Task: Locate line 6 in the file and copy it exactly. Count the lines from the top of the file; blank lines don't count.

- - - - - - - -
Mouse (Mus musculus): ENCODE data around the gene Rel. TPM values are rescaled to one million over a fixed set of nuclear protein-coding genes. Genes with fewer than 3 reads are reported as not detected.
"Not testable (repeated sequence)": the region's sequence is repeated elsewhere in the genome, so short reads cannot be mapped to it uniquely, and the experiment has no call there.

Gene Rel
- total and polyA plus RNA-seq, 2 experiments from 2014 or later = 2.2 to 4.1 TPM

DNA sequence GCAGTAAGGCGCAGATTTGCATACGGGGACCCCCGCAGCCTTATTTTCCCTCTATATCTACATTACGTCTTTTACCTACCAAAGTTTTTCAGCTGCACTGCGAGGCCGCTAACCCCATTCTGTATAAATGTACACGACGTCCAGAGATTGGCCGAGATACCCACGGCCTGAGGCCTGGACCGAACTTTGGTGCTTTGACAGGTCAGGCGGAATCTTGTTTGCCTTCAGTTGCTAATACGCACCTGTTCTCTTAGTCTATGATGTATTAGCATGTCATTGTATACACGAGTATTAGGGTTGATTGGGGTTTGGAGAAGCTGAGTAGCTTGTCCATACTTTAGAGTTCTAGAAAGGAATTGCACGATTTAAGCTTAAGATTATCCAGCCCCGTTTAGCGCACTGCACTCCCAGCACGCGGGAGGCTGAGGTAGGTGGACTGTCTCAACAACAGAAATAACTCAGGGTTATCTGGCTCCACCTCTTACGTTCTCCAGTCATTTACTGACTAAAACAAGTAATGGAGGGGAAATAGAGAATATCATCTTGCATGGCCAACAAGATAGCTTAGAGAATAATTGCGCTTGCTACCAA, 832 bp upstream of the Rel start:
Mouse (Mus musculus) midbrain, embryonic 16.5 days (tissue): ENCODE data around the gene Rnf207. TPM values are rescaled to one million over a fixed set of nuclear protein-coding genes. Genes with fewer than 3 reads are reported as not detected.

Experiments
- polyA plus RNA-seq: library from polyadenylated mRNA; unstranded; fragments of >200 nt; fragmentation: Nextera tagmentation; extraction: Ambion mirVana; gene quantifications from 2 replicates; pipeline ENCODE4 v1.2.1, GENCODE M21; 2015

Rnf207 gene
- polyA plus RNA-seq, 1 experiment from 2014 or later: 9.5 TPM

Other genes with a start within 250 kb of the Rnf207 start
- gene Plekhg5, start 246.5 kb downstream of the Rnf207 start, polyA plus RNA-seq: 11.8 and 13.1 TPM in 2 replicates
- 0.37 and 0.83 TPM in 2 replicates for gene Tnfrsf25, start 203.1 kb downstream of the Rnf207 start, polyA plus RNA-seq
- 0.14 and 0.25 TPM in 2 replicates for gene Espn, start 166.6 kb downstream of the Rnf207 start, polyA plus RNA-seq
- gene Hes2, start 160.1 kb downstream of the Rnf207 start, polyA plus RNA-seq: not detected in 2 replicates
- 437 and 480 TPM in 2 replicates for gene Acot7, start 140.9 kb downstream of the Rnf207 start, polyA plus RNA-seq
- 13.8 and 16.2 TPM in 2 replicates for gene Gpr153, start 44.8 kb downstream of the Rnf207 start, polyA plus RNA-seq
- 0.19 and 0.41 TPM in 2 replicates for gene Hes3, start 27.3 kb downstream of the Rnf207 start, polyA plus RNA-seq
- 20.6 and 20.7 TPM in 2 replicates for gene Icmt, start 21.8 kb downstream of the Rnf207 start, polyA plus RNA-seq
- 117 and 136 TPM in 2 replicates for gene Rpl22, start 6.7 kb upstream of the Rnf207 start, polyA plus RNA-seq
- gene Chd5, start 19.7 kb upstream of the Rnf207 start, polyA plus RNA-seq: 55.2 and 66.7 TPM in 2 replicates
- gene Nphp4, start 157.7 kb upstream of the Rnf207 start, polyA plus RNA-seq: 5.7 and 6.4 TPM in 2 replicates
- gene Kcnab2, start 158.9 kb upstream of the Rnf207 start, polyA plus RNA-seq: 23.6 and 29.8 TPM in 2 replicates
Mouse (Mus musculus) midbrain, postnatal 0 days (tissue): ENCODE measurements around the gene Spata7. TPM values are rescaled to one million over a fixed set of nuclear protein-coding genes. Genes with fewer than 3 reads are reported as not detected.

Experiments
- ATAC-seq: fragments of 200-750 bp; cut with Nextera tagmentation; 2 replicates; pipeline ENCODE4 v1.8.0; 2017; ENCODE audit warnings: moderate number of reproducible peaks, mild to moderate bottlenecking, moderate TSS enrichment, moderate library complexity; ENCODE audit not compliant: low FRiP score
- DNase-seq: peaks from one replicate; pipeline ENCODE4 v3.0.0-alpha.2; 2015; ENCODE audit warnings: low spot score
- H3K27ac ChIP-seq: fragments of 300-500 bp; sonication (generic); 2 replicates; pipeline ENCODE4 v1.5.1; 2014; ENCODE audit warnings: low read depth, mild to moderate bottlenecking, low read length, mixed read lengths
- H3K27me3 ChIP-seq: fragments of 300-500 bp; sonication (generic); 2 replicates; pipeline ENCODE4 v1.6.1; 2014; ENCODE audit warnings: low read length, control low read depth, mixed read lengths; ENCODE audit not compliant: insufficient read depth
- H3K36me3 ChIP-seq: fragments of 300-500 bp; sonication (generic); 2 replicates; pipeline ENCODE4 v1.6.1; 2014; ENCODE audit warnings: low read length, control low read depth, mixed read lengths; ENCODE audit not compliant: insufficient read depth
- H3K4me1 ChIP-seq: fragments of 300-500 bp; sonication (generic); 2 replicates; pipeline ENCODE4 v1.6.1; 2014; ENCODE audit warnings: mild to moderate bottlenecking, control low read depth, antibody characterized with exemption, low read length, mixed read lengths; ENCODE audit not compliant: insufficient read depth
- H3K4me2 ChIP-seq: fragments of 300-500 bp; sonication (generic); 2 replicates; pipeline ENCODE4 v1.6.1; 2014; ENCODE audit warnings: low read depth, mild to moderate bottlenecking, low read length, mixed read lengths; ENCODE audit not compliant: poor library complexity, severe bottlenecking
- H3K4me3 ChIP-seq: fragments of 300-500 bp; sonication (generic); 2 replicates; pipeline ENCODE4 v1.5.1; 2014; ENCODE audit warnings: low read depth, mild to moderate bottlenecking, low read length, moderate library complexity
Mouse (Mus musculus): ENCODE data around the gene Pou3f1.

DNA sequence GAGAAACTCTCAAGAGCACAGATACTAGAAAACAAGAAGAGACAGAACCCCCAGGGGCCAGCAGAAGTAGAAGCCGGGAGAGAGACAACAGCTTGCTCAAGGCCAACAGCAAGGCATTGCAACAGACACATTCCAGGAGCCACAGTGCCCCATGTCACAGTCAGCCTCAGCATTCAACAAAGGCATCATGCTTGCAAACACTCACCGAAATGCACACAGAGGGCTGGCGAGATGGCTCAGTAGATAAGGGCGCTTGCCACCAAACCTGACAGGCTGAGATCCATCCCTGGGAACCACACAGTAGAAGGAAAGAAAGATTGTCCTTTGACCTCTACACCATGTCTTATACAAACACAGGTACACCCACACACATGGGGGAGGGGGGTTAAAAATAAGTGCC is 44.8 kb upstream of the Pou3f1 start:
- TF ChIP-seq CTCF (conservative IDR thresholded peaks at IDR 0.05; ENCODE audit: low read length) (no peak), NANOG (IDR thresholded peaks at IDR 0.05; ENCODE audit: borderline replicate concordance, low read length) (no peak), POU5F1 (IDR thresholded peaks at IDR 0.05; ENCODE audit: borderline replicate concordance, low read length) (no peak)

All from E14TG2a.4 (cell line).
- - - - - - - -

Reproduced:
Mouse (Mus musculus) midbrain, embryonic 16.5 days (tissue): ENCODE data around the gene Rnf207. TPM values are rescaled to one million over a fixed set of nuclear protein-coding genes. Genes with fewer than 3 reads are reported as not detected.